Enuresis is a condition in which a person involuntarily urinates during sleep, in the absence of an organic cause (American Psychiatric Association, 2013). It is classified as a disorder of elimination, and is most commonly seen in children, but can also occur in adults (Blomqvist & Sillanpaa, 2011).

The exact etiology of enuresis is still unknown, but certain factors have been linked to its development. These include genetics, environmental factors, psychological factors, and physiological factors (Blomqvist & Sillanpaa, 2011). For example, there is evidence that suggests enuresis is heritable, with a positive family history in up to 60% of cases (Blomqvist & Sillanpaa, 2011). Additionally, environmental factors such as the family dynamics, sleep deprivation, and stress can contribute to the development of enuresis (Blomqvist & Sillanpaa, 2011). Psychological factors, such as anxiety, depression, and attention-deficit/hyperactivity disorder, can also play a role in the development of enuresis (Blomqvist & Sillanpaa, 2011). Lastly, physiological factors have been linked to enuresis, such as low levels of antidiuretic hormone, urinary tract infections, and bladder instability (Blomqvist & Sillanpaa, 2011).

The diagnosis of enuresis is typically made by a healthcare provider after a physical examination and collection of a thorough medical history, including a family history (American Psychiatric Association, 2013). Treatment for enuresis typically includes bladder retraining, behavior modification, and in some cases, medications (American Psychiatric Association, 2013). Bladder retraining involves having the patient increase the intervals between voids and practice double voiding to help increase bladder capacity (American Psychiatric Association, 2013). Behavior modification interventions may include positive reinforcement for dry nights, or punishment for wet nights (American Psychiatric Association, 2013). Medications such as desmopressin, an antidiuretic hormone analog, can also be used to help reduce the frequency of nighttime wetting (American Psychiatric Association, 2013).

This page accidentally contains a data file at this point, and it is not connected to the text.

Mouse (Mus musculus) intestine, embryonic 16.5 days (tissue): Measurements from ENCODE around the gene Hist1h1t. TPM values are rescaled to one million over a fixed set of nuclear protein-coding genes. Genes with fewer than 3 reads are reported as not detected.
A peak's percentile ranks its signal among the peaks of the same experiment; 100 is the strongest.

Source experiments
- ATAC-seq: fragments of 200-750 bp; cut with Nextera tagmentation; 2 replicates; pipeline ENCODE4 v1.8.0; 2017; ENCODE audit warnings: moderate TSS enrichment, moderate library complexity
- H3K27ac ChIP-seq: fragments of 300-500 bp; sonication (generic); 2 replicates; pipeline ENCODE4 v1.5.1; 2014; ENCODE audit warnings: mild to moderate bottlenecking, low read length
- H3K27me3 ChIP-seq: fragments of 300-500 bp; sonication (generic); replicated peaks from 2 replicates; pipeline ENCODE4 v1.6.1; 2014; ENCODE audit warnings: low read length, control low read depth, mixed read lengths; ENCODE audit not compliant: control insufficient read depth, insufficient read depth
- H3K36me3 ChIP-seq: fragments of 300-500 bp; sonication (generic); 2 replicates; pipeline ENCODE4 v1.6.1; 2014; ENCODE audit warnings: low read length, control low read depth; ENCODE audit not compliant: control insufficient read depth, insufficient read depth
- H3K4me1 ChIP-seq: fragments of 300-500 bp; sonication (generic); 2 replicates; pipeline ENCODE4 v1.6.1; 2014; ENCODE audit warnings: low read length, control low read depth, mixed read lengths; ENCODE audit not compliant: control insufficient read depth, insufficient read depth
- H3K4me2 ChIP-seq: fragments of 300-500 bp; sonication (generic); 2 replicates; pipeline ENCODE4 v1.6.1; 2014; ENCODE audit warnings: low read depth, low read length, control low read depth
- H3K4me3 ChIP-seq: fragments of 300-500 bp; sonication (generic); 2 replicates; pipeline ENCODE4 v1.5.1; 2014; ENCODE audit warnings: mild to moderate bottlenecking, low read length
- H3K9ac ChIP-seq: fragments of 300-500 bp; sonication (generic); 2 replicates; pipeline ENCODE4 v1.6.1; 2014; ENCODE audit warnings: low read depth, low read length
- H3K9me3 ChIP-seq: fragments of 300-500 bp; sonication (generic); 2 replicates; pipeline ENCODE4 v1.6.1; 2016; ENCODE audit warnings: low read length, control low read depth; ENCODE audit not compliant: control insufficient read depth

Enuresis is a common condition that can have a significant impact on a person’s quality of life. It is important to note that enuresis can be managed with proper treatment and intervention. Healthcare providers should be aware of the etiology, diagnosis, and treatment of enuresis in order to provide appropriate care to their patients.

American Psychiatric Association. (2013). Diagnostic and statistical manual of mental disorders (5th ed.). Washington, DC: Author.

Blomqvist, P., & Sillanpaa, M. (2011). Recent advances in enuresis. Nature Reviews Urology, 8(12), 693-700.

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